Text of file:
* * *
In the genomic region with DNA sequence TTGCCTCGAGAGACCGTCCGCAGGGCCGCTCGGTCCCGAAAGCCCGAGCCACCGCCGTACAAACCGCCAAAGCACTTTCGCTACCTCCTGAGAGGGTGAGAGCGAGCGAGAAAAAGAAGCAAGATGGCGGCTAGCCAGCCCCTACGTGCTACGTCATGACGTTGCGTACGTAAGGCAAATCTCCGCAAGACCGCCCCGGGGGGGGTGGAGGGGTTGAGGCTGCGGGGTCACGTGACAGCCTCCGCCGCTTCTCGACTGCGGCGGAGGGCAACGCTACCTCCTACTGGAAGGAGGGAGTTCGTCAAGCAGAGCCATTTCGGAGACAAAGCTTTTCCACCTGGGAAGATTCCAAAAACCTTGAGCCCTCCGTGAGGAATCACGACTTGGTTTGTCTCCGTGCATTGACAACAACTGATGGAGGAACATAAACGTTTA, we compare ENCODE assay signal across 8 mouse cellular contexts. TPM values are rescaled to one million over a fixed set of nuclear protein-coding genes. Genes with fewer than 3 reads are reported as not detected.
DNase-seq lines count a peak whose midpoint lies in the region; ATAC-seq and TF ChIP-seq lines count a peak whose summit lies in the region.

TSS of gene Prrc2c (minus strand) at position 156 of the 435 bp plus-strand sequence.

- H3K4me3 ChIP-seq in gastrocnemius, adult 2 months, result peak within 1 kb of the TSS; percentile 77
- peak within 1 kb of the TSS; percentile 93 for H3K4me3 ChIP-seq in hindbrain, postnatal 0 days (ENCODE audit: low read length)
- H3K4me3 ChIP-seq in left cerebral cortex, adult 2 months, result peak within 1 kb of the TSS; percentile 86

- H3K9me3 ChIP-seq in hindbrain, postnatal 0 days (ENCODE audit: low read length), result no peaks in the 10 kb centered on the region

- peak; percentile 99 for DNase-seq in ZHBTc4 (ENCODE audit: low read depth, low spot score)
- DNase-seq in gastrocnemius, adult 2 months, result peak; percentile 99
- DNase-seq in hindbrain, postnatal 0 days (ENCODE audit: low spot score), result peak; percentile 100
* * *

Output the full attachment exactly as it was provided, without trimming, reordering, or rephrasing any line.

In the genomic region with DNA sequence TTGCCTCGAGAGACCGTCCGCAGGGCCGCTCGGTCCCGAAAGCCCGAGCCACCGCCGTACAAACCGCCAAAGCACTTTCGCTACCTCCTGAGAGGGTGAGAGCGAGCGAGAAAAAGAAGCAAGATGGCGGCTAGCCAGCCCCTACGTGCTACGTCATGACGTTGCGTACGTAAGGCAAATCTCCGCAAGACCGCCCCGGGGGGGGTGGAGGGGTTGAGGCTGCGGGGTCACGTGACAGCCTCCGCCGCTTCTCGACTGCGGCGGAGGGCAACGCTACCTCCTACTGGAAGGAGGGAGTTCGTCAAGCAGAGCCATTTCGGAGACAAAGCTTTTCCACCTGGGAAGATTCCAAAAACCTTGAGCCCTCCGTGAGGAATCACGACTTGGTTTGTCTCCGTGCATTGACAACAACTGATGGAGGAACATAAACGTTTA, we compare ENCODE assay signal across 8 mouse cellular contexts. TPM values are rescaled to one million over a fixed set of nuclear protein-coding genes. Genes with fewer than 3 reads are reported as not detected.
DNase-seq lines count a peak whose midpoint lies in the region; ATAC-seq and TF ChIP-seq lines count a peak whose summit lies in the region.

TSS of gene Prrc2c (minus strand) at position 156 of the 435 bp plus-strand sequence.

- H3K4me3 ChIP-seq in gastrocnemius, adult 2 months, result peak within 1 kb of the TSS; percentile 77
- peak within 1 kb of the TSS; percentile 93 for H3K4me3 ChIP-seq in hindbrain, postnatal 0 days (ENCODE audit: low read length)
- H3K4me3 ChIP-seq in left cerebral cortex, adult 2 months, result peak within 1 kb of the TSS; percentile 86

- H3K9me3 ChIP-seq in hindbrain, postnatal 0 days (ENCODE audit: low read length), result no peaks in the 10 kb centered on the region

- peak; percentile 99 for DNase-seq in ZHBTc4 (ENCODE audit: low read depth, low spot score)
- DNase-seq in gastrocnemius, adult 2 months, result peak; percentile 99
- DNase-seq in hindbrain, postnatal 0 days (ENCODE audit: low spot score), result peak; percentile 100